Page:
The University of New York had fallen on such hard times that rooms in its building on Washington Square were rented for lodgings, and a group of eminent artists who had their studios there invited Homer to join them. The building itself was a Gothic tower of dull-brown marble, resembling a medieval jail, with long dim corridors and steep stairs. Homer's room was on the fourth floor, with a single window looking out over the treetops in the park. It was a gloomy place. The first artist who lived there committed suicide by jumping from the tower. But Homer was rarely depressed, traveling to a dance at West Point, a horse race at Saratoga or the beach at Newport. The technique used by the pictorial journals was wood engraving. The sketch was transferred to a square of boxwood. The white spaces were cut away, leaving only the lines of the drawing itself. If in writing a letter you cut away the paper to leave just the letters, the difficulty would be comparable. Professional cutters transferred the artists' pictures to the wood blocks, but Homer's room had a shaving-filled, workshop look to it, nonetheless. Around him less occupied artists loafed and gossiped. "One of you boys fill my pipe for me; I'm too busy," he would say.
The Civil War interrupted this life. Homer made three trips to the front for Harper's, and his first great oil painting, Prisoners from the Front, suddenly made him as famous as an artist as he had been as a magazine illustrator. After the war he spent several months in Paris.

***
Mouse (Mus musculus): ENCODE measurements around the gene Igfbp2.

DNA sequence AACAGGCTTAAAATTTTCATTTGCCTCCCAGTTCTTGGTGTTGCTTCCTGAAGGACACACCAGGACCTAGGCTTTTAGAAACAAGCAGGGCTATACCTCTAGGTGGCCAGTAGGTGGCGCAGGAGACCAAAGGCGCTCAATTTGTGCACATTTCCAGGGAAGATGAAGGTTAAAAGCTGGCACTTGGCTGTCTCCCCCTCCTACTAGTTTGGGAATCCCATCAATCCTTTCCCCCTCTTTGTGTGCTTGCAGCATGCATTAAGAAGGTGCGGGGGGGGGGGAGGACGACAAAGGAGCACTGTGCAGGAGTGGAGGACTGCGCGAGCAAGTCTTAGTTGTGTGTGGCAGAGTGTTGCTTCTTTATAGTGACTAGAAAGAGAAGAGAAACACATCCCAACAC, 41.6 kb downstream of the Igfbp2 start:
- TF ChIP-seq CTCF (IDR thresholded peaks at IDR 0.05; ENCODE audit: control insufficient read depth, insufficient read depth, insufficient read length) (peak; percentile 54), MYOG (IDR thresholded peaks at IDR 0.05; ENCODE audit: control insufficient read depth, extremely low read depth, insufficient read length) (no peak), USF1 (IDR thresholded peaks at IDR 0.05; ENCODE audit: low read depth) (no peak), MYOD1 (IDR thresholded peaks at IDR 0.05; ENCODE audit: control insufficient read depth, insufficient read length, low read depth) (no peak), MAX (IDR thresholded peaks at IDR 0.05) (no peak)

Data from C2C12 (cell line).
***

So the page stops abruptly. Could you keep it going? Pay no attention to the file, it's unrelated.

The record of Homer's adult fishing begins after his return from France; he spent the summers of 1868 and 1869 in the White Mountains, fishing the headwaters of the Merrimack. He moved next in the fall and winter of 1869 to the newly discovered angling paradise of the Adirondacks. In 1864 Thaddeus Norris had published the first comprehensive American work on fly fishing, Trout Fishing in the Adirondacks, and Homer went to Keene Valley on the Ausable River, the place that Norris had praised most highly
From Keene Valley a trail ran up Johns Brook around Mount Marcy, the highest Adirondack peak. The trail was hacked out by a hunter known as Old Mountain Phelps, who became a Homer model in the wilderness scene, Two Guides. Next Homer and a fellow artist, John Fitch, went to a farm southwest of Mount Marcy, set in a country of streams and beaver ponds where Winslow would fish on and off for the rest of his life. Eliphalet Terry, a friend of Fitch's who had abandoned a career as a landscape painter to become a woodsman, had built a cabin here near the village of Minerva. The farm subsequently became known as the North Woods Club, but then it was only a logged-off hilltop clearing, stumps dotting the fields. The journey from New York was long—the night boat to Albany, a train to Saratoga, a 50-mile stagecoach ride to Chestertown on the Schroon River, then a day-long wagon ride over mountain roads.